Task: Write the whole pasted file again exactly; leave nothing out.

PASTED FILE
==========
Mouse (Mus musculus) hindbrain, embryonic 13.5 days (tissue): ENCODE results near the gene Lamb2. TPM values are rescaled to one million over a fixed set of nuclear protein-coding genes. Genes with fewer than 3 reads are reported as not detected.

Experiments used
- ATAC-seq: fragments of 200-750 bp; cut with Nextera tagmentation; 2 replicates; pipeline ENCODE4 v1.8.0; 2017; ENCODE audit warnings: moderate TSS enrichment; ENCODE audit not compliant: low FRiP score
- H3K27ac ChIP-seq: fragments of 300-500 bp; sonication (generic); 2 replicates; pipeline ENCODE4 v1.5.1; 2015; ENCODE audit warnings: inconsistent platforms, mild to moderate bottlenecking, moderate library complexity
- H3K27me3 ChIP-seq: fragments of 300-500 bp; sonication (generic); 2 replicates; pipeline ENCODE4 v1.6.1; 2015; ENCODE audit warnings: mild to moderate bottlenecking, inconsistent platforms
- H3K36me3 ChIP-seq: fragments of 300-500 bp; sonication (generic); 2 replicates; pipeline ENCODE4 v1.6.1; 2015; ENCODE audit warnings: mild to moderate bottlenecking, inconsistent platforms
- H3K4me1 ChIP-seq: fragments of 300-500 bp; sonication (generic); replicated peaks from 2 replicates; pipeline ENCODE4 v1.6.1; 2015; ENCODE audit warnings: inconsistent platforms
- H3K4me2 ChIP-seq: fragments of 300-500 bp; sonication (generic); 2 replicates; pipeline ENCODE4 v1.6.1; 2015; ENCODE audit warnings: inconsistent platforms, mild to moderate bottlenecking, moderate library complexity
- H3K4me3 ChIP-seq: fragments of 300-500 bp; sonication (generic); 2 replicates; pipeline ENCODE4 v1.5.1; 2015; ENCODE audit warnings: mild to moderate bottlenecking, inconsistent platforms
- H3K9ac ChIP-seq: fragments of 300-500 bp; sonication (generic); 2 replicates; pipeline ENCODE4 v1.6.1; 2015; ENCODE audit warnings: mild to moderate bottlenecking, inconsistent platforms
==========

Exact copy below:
Mouse (Mus musculus) hindbrain, embryonic 13.5 days (tissue): ENCODE results near the gene Lamb2. TPM values are rescaled to one million over a fixed set of nuclear protein-coding genes. Genes with fewer than 3 reads are reported as not detected.

Experiments used
- ATAC-seq: fragments of 200-750 bp; cut with Nextera tagmentation; 2 replicates; pipeline ENCODE4 v1.8.0; 2017; ENCODE audit warnings: moderate TSS enrichment; ENCODE audit not compliant: low FRiP score
- H3K27ac ChIP-seq: fragments of 300-500 bp; sonication (generic); 2 replicates; pipeline ENCODE4 v1.5.1; 2015; ENCODE audit warnings: inconsistent platforms, mild to moderate bottlenecking, moderate library complexity
- H3K27me3 ChIP-seq: fragments of 300-500 bp; sonication (generic); 2 replicates; pipeline ENCODE4 v1.6.1; 2015; ENCODE audit warnings: mild to moderate bottlenecking, inconsistent platforms
- H3K36me3 ChIP-seq: fragments of 300-500 bp; sonication (generic); 2 replicates; pipeline ENCODE4 v1.6.1; 2015; ENCODE audit warnings: mild to moderate bottlenecking, inconsistent platforms
- H3K4me1 ChIP-seq: fragments of 300-500 bp; sonication (generic); replicated peaks from 2 replicates; pipeline ENCODE4 v1.6.1; 2015; ENCODE audit warnings: inconsistent platforms
- H3K4me2 ChIP-seq: fragments of 300-500 bp; sonication (generic); 2 replicates; pipeline ENCODE4 v1.6.1; 2015; ENCODE audit warnings: inconsistent platforms, mild to moderate bottlenecking, moderate library complexity
- H3K4me3 ChIP-seq: fragments of 300-500 bp; sonication (generic); 2 replicates; pipeline ENCODE4 v1.5.1; 2015; ENCODE audit warnings: mild to moderate bottlenecking, inconsistent platforms
- H3K9ac ChIP-seq: fragments of 300-500 bp; sonication (generic); 2 replicates; pipeline ENCODE4 v1.6.1; 2015; ENCODE audit warnings: mild to moderate bottlenecking, inconsistent platforms